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It's dead, Jim

August 26, 2008 |  8:35 am

Jim Leach, DNC, Barack Obama, John McCain, liberal Republicans, endangered species James Carville may think he was a show-stopper –- in the bad sense. But for me there was a poignancy to former Iowa U.S. Rep. Jim Leach’s soporific speech Monday night at the Democratic National Convention. Leach is a member of that vanishing breed, the liberal or Rockefeller Republican, and there was a freak-show aspect to his appearance in Denver. In justifying his defection, Leach offered a selective litany of progressive positions taken by past Republican presidents and lamented the loss of bipartisanship in Washington.

I have a soft spot for liberal Republicans partly because they held sway in my home state of Pennsylvania for so long. Governors like Bill Scranton, Ray Shafer, Dick Thornburgh (before his drift to the right) and Tom Ridge were the mainstream of the Republican Party in the Commonwealth. Rick Santorum came from a different wing of the party, which remains the new mainstream despite Santorum’s defeat two years ago.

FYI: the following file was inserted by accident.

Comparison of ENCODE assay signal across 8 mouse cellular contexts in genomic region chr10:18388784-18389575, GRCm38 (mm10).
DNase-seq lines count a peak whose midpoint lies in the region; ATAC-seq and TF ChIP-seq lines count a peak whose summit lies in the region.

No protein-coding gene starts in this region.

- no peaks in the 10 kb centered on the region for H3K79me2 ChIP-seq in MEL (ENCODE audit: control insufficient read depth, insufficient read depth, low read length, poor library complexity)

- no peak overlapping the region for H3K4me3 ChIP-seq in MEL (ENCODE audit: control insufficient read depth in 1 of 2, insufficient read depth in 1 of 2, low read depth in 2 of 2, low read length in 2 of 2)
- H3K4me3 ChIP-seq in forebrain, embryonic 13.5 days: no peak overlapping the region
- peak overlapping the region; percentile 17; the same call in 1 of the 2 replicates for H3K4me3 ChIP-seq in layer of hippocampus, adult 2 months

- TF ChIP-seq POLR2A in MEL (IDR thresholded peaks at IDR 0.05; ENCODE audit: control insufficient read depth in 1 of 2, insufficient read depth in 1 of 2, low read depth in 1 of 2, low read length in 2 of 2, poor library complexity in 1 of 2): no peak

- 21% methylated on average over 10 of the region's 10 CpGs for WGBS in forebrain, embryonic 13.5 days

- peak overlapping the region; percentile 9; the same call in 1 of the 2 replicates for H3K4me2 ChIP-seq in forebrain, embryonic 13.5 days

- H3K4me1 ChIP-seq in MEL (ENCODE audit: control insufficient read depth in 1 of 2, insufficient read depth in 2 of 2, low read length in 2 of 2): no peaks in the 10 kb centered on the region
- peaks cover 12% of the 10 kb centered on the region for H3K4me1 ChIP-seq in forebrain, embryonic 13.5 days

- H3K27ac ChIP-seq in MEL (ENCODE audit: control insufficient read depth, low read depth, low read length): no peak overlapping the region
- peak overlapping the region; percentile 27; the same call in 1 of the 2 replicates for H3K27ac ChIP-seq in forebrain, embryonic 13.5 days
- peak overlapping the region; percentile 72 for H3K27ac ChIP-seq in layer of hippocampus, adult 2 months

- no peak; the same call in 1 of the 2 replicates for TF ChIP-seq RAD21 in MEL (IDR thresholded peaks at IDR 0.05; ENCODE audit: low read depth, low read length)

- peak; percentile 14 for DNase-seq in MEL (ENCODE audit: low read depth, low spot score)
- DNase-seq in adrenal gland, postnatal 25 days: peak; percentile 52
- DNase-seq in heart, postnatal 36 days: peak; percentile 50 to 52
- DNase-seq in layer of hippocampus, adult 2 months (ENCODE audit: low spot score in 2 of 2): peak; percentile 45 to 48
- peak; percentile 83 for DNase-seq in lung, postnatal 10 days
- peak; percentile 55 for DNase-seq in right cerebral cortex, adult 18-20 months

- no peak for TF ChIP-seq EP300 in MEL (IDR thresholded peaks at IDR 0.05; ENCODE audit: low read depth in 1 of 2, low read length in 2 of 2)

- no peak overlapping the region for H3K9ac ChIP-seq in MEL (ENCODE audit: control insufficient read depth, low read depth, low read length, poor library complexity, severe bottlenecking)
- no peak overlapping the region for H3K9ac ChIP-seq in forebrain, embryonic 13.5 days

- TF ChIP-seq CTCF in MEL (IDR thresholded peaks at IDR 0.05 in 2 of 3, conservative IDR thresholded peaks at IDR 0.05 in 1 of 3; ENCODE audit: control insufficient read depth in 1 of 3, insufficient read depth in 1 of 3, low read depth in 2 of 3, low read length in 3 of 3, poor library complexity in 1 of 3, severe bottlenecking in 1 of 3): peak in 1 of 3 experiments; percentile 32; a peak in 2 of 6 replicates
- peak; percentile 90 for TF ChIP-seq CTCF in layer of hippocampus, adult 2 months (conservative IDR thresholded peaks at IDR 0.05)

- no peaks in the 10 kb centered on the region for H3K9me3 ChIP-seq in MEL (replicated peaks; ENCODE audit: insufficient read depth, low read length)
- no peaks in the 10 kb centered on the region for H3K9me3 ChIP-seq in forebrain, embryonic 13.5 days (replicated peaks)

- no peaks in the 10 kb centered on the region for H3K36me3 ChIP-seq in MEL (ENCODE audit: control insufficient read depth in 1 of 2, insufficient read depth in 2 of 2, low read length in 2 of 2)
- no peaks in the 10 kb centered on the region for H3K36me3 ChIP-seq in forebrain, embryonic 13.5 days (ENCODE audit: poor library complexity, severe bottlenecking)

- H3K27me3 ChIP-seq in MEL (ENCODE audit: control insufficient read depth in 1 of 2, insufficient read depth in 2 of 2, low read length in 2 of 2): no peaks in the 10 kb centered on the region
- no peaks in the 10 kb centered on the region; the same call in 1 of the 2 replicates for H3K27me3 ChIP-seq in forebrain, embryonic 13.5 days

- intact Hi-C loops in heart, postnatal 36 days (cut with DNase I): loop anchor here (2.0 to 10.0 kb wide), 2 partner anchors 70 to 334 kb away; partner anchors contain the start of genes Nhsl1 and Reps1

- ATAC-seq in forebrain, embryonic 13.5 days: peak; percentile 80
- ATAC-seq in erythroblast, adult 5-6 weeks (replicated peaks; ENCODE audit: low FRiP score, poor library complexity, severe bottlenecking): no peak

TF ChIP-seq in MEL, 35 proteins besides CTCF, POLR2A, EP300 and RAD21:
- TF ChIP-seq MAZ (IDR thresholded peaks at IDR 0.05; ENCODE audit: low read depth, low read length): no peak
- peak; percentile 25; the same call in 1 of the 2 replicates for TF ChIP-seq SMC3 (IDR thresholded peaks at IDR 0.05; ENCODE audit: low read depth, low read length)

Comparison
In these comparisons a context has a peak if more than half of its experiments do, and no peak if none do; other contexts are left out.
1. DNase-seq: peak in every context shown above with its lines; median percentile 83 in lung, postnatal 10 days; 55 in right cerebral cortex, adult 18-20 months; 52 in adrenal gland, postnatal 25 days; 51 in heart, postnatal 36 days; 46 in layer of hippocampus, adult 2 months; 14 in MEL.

That John McCain is considered a moderate Republican is a measure how much the center of gravity in the party has shifted. Genuine moderate Republicans remain in the Senate, but they are an endangered species. I count four: Arlen Specter of Pennsylvania; Olympia Snowe and Susan Collins of Maine; Dick Lugar of Indiana.

My nostalgia for liberal Republicans is as much cultural as it is political.  The pejorative term for them is “country club Republicans” who, like Leach and the first President Bush, often belonged to the Episcopal Church, a denomination disproportionately represented in power élites and in news coverage (what editor can resist a gay-bishop story?).

I may be the only one to see this parallel, but liberal Republicans have always struck me as the political equivalent of Anglo-Catholics: those high-church Episcopalians who in their liturgy with its “smells and bells” are more Catholic than the pope they don’t acknowledge. Liberal Republicans live a similarly paradoxical existence in the political world, espousing positions (at least on social issues) more common in the opposing party. We should pray –- in an Episcopal Church, of course –- for their resurrection.

AP photo by Charlie Neibergall

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